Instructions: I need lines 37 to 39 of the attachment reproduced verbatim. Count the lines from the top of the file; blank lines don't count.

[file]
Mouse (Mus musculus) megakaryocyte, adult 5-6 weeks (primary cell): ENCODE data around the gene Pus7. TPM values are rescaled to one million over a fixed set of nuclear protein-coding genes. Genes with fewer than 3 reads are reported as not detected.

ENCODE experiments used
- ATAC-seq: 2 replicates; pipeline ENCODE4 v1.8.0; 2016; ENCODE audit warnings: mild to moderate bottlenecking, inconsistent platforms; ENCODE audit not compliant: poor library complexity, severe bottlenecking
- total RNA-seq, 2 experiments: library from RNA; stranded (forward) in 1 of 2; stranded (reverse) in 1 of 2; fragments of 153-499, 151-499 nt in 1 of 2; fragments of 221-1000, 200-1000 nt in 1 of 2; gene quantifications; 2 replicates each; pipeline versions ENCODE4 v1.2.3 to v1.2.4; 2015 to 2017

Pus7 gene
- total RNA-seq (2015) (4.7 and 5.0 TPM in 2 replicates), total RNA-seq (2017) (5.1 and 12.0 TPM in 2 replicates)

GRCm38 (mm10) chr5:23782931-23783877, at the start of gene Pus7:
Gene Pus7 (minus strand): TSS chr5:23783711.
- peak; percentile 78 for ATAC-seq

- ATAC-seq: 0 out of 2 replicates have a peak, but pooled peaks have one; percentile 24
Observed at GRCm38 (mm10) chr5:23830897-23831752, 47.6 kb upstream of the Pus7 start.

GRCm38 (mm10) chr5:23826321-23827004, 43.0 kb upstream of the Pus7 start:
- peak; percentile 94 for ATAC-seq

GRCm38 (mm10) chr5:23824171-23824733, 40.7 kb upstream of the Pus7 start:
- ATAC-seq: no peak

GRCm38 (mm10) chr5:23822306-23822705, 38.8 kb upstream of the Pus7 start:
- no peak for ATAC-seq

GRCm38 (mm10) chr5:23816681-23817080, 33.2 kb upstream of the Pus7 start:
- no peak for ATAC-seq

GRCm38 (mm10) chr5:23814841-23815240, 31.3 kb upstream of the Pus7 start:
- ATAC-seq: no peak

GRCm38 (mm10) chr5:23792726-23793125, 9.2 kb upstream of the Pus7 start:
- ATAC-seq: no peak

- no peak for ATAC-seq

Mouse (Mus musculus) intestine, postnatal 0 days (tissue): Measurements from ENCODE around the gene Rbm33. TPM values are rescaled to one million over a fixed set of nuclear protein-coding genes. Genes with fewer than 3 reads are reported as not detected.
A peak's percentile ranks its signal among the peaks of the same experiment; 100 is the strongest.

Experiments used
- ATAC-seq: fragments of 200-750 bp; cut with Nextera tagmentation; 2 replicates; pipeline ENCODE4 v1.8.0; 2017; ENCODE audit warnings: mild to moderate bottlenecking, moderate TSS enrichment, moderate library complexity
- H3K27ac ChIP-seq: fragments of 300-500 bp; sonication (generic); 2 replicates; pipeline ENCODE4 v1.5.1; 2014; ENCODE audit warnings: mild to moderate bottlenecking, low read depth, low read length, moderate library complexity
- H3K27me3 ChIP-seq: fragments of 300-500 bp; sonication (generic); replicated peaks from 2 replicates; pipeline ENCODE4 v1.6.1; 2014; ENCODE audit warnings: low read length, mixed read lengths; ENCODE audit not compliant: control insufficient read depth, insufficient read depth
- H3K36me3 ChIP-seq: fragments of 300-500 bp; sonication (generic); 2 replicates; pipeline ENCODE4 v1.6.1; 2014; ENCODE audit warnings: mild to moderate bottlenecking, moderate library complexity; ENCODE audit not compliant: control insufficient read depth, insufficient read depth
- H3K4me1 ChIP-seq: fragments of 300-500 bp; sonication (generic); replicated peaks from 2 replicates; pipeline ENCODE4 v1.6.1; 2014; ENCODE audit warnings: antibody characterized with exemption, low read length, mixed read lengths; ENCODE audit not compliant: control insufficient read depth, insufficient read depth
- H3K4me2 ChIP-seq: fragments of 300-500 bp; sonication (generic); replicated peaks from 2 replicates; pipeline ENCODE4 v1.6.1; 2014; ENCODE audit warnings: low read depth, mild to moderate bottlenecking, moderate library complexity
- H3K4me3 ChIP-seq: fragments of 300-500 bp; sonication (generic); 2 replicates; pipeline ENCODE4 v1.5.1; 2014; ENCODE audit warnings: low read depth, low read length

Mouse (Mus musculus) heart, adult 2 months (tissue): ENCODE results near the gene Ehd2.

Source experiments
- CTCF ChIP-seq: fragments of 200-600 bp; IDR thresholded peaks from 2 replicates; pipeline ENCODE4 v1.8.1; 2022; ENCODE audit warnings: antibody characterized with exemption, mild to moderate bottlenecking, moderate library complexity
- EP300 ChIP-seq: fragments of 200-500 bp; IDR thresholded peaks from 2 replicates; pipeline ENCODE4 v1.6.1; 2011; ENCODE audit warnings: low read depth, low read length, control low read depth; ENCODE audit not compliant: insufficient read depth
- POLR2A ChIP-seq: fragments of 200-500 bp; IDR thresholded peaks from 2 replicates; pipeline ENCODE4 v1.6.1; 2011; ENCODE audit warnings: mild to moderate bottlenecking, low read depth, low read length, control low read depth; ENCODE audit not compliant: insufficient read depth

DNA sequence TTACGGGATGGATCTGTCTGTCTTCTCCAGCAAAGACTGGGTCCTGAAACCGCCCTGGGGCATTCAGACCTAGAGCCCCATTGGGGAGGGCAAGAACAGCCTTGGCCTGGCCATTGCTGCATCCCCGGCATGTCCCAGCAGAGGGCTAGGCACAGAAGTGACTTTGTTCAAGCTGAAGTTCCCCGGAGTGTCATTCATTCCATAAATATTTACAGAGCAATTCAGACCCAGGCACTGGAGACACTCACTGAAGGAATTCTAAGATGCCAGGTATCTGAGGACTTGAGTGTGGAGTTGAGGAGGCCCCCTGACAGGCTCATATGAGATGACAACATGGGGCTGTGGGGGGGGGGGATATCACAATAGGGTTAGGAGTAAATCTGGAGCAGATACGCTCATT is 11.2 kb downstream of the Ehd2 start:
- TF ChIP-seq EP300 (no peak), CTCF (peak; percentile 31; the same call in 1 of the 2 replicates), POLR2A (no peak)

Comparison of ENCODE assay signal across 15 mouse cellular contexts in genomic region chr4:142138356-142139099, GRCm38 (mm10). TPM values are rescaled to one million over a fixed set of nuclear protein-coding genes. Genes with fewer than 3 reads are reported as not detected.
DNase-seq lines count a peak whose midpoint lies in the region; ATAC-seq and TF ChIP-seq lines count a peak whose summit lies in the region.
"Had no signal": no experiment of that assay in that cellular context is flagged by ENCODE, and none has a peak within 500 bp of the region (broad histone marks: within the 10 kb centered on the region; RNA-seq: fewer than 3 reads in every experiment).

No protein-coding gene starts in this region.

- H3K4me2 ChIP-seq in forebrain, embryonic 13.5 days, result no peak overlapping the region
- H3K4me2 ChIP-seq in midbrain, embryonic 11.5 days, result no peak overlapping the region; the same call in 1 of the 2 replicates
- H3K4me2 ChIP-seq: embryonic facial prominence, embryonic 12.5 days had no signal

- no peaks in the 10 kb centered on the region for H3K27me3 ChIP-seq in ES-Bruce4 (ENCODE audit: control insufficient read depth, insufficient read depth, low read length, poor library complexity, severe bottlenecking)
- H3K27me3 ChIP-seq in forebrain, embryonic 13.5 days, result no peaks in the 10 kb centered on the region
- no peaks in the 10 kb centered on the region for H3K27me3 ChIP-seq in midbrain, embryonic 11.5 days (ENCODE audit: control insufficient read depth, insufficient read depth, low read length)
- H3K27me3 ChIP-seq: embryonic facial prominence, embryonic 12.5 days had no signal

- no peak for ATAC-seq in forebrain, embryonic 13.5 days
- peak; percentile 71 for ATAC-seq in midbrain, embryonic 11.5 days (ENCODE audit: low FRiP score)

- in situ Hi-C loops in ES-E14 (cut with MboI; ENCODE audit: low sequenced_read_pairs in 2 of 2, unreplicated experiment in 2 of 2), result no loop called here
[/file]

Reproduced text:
- CTCF ChIP-seq: fragments of 200-600 bp; IDR thresholded peaks from 2 replicates; pipeline ENCODE4 v1.8.1; 2022; ENCODE audit warnings: antibody characterized with exemption, mild to moderate bottlenecking, moderate library complexity
- EP300 ChIP-seq: fragments of 200-500 bp; IDR thresholded peaks from 2 replicates; pipeline ENCODE4 v1.6.1; 2011; ENCODE audit warnings: low read depth, low read length, control low read depth; ENCODE audit not compliant: insufficient read depth
- POLR2A ChIP-seq: fragments of 200-500 bp; IDR thresholded peaks from 2 replicates; pipeline ENCODE4 v1.6.1; 2011; ENCODE audit warnings: mild to moderate bottlenecking, low read depth, low read length, control low read depth; ENCODE audit not compliant: insufficient read depth